I came across this website, which asks you to preserve what you consider humanity’s most important knowledge in one sentence. Examples include – F=Ma, No Such Thing as a Free Lunch, and the 3 Laws of Thermodynamics.
The postings lead me to the KEO website, where messages are accepted to be loaded on to a satellite that will crash back into the Earth in 50,000 years.
In their words:
The faraway children, of your children … of their great-grand children … who you would never know … would love to know you. What would you like to tell them?
I’d like to tell them this:
It is hard to put in to words the reflections and revelations I have had in my twenty (20) short years of life on this planet. I hardly remember half of them anyways. But I will try.
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How do you motivate other people? How do you motivate yourself? To me it seems like the best way to do it through an emotional appeal. Its very very difficult to do something because “you ought to” or because “its whats logical (or rational)”. Nothing is truly rational anyway, but that is another story.
There are two kinds of emotional motivations: positive ones, and negative ones.
- Negative motivations: do something or you will be sorry. You will be in pain. You will be mad. You will have missed out on a good opportunity. You will have failed. You will FEEL BAD.
- Positive motivators: do something and you will be proud. You will feel happy. You will have won. You will laugh. You will have suceeded. You will FEEL GOOD.
Now, I like to use a little bit of both when it comes to motivating myself. ie – Study hard now Jason or else you will regret it when you’re totally lost in lecture next week. Also, if you study now, you won’t have to this weekend and you can party harder.
But when it comes to motivating others, I normally would stick with the positive one only. Because it’s ok when I make myself feel bad, but not when someone else does.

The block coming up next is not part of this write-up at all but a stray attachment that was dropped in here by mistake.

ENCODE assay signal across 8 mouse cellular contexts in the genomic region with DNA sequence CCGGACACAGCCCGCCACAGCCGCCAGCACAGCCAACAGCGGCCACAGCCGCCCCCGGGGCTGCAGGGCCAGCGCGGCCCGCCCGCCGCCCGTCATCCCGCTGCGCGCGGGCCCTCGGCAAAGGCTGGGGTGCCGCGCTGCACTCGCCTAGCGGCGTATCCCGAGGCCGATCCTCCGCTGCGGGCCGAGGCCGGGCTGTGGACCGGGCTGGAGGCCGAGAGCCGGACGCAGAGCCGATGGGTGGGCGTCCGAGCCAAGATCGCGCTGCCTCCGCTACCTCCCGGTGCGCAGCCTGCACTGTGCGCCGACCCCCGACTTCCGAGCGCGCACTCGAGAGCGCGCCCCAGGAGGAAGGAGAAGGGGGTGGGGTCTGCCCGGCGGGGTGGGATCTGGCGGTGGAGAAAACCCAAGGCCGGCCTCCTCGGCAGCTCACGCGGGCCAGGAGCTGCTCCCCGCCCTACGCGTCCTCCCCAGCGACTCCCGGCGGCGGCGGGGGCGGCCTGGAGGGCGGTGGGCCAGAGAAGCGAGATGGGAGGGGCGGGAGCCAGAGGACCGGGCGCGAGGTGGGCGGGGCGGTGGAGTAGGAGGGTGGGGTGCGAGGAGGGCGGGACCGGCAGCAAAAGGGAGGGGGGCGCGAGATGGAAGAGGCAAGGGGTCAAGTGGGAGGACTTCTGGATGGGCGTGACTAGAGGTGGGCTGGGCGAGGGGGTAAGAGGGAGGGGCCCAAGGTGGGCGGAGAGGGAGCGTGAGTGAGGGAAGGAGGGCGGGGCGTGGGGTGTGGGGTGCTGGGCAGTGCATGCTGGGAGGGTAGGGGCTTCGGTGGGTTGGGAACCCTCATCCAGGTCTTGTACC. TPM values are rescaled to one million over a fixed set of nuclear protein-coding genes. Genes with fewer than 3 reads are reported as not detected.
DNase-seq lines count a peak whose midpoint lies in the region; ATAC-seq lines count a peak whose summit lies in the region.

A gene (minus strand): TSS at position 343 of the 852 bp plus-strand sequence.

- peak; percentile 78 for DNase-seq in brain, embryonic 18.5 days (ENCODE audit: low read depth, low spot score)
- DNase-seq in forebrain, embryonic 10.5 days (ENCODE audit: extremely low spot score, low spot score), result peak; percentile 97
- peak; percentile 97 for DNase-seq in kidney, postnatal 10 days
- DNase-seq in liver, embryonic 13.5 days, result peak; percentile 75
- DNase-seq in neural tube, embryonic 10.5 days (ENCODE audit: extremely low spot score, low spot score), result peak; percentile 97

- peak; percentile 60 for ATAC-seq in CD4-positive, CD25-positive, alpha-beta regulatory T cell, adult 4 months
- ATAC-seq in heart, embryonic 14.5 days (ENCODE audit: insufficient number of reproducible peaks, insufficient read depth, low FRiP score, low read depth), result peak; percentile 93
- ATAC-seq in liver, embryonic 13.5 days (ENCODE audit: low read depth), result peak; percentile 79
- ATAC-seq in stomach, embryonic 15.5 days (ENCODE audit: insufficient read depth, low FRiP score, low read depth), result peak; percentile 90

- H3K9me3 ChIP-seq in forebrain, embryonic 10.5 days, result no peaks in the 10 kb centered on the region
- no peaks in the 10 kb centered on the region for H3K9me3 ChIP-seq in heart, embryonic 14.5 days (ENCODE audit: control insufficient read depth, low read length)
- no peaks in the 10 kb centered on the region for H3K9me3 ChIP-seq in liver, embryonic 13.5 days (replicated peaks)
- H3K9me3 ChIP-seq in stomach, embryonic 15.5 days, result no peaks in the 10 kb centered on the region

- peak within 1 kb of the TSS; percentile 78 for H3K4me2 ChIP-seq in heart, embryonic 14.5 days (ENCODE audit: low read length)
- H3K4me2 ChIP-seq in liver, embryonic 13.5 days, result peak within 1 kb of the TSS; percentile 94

Yet people do this all the time. It’s called unsolicted warnings. “Take that job or you’ll be sorry”. Nobody wants to hear that.
If you want to motivate someone else, figure out what they really want in life, and show them how doing something will get to that. The rest should be simple. And if it doesn’t get them to what they really want in life, why are you trying to get them to do it in the first place?
This hits me on the head in a big way. Without any of the nice stuff.
In case you thought I was really nice and everything, here’s the truth:
73% Extraversion, 90% Intuition, 60% Thinking, 29% Judging
People love to hate you, because you love to argue. The strange thing is you probably took that as a compliment. Why, I bet you’ve already got a witty comeback all lined up ready to throw right back at me.
What you don’t realise is that your inane obsession with debating pisses everyone off. Whatever happened to us all trying to get alone? I mean, you’re so annoying people disagree with you for the damn sake of it! NOBODY cares about your abundant opinions. Trust me.
Believe it or not, but there’s more to life than your expansive knowledge and sharp repertoire. When was the last time you showered? Brushed your teeth?
While you’re up in Nevernever land, getting excited over future possibilities and your crazy theories, WE have to put up with your awful stench. I can smell you from here.
Your personality is ideal for that of a future lawyer and because everyone already hates you, you have nothing to lose.
If you want to learn more about your personality type in a slightly less negative way, check out this.
I haven’t had a chance to blog lately because I attempted to do NaNoWriMo, otherwise known as National Novel Writing Month. So I didn’t quite make it. On Dec 1st, my novel stood at 25,000 words, half of the 50,000 designated as part of the challenge. It’s the first time I’ve really done any kind of fiction other than for a class or a 500 word short story. So while I can’t say I’m not dissappointed, I think it still was a good experience.
I’ll post the book in a week or two, as soon as I finish one or two more scenes that wrap up the book. The synopsis: A biotech employee and a journalist discover their mutual friend is dead, and work to unravel the sinister mysteries behind his death. They realize a wildly evil plot to unleash a bioterror weapon and must fight to save the lives of millions.
It’s called Interference.
In other news, I’ve been doing a lot of comtemplating and philosophizing. It’s turned really nilihistic and depressing. Among my insights:
We do not have free will
The universe is pre-determined
We’re all nothing but bags of chemical reactions.
As you might imagine, it’s hard to get motivated to do things when you think nothing matters. I’ve been giving it my best shot. The book actually helped a lot with that. The act of creativity seems to help keep me alive and going. Something about how books have touched me in a deep and meaningful way, and how I hope this book (or others I might write) may someday touch others in that way.
Thanks for all the people who commented on my blog with positive words and encouragement.